- Associated Press - Wednesday, August 19, 2015

CHICAGO (AP) — A full appellate court in Chicago will not rehear the appeal of former Illinois Gov. Rod Blagojevich’s corruption convictions.

The 7th U.S. Circuit Court of Appeals posted a notice Wednesday indicating there would be no rehearing for the imprisoned Democrat. A three-sentence order issued by the court said that no judges on the court asked for a rehearing.

Blagojevich had hoped the full court might overturn more of his 18 convictions than the five counts that a three-judge panel tossed in July.

The 58-year-old is serving a 14-year prison sentence in a Colorado prison for multiple corruption convictions. Those included his attempt to sell an appointment to President Barack Obama’s old U.S. Senate seat.

A legal observer said the court’s decision isn’t a surprise. For a case to be reheard, a majority of the nine active judges must vote in favor of the request.

“The 7th Circuit very rarely grants rehearings to anyone,” said Phil Turner, a former federal prosecutor in Chicago. “And with Blagojevich, I think many judges just don’t like the guy. … And I don’t think other judges on the court wanted to challenge the three judges’ original finding.”

The remaining option for Blagojevich is to ask the U.S. Supreme Court to hear his appeal.

“It’s their last shot and they have to take it,” Turner said.

Messages left for several Blagojevich attorneys seeking comment weren’t immediately returned.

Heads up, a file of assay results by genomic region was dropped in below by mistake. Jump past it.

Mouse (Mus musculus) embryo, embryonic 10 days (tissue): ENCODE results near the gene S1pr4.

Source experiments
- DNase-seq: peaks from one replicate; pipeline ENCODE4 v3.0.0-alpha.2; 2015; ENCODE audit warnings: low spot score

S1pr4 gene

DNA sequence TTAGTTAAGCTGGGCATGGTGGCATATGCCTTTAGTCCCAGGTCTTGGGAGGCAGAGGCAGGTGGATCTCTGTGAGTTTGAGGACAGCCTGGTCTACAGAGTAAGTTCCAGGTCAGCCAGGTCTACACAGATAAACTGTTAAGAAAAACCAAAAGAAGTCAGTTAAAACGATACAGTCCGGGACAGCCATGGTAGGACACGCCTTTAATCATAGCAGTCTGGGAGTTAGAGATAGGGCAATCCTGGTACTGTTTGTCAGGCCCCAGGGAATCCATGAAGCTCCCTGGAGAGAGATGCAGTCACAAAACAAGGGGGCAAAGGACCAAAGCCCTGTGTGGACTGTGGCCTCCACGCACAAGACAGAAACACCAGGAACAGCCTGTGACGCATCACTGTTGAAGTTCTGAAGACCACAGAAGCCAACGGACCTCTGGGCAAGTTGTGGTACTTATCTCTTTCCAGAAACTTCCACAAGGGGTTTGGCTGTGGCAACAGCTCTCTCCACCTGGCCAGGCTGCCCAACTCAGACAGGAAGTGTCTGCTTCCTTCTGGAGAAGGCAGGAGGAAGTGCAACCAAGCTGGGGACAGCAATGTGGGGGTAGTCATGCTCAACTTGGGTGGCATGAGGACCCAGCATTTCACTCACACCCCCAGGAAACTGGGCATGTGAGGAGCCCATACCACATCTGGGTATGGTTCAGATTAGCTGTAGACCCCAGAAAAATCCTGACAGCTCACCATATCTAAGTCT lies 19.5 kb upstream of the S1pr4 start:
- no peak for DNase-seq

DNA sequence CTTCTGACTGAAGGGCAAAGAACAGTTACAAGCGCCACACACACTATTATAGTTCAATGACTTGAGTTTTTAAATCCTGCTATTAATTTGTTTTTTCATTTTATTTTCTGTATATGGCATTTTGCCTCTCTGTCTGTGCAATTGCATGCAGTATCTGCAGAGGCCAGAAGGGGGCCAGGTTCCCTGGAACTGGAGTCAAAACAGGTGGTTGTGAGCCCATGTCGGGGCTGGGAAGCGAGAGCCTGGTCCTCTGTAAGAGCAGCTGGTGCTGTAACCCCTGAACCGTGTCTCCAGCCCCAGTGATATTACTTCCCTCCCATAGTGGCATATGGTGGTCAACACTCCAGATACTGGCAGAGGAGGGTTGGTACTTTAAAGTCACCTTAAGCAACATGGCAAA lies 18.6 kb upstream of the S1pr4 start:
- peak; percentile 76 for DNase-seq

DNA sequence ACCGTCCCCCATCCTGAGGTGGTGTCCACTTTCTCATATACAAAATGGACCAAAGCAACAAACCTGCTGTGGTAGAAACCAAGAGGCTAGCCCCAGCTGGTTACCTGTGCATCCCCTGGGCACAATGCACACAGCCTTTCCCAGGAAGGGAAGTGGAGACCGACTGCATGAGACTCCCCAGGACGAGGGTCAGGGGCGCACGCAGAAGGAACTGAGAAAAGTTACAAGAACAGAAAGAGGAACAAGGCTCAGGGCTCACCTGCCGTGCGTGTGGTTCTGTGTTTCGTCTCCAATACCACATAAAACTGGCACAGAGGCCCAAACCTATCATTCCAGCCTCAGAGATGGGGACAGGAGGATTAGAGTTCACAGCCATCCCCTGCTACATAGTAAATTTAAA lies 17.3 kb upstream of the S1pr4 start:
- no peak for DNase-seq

In their August request for a rehearing, Blagojevich’s lawyers argued that there were uniquely important legal issues at play that warranted the entire bench’s attention, including just where the line lies between legal and illegal political horse-trading.

In its July 21 ruling, the three-judge panel threw out convictions linked to Blagojevich’s attempt to land a post in Obama’s Cabinet in exchange for appointing an Obama adviser to the president’s old U.S. Senate seat.

The panel also ordered that Blagojevich be resentenced. But the ruling said the original 14-year sentence might be considered fair even after subtracting the five overturned counts.

The rejection of the rehearing means the resentencing hearing for Blagojevich should be scheduled in coming weeks, Turner said. His attorneys also could ask that his resentencing be held off until the U.S. Supreme Court decided the issue. But the high court agrees to hear only a relatively small number of cases each year and there is no guarantee it will agree to hear Blagojevich‘s.

A central focus of the court’s July opinion was precisely the question of when an elected official crosses the line from legal into illegal political wheeling and dealing.

The three judges found Blagojevich crossed that line when he sought money - including campaign cash - for naming someone to Obama’s old Senate seat. But they said he didn’t cross it by asking for a Cabinet seat for himself. Secretly trading favors based on politicians’ executive powers, the panel concluded, is a legitimate way to get things done.

After the August request for a rehearing, Blagojevich released his first public statement since reporting to prison three years ago. In it, the two-term governor vowed to “fight on.”

“What is at stake is nothing less than the rule of law,” he said.


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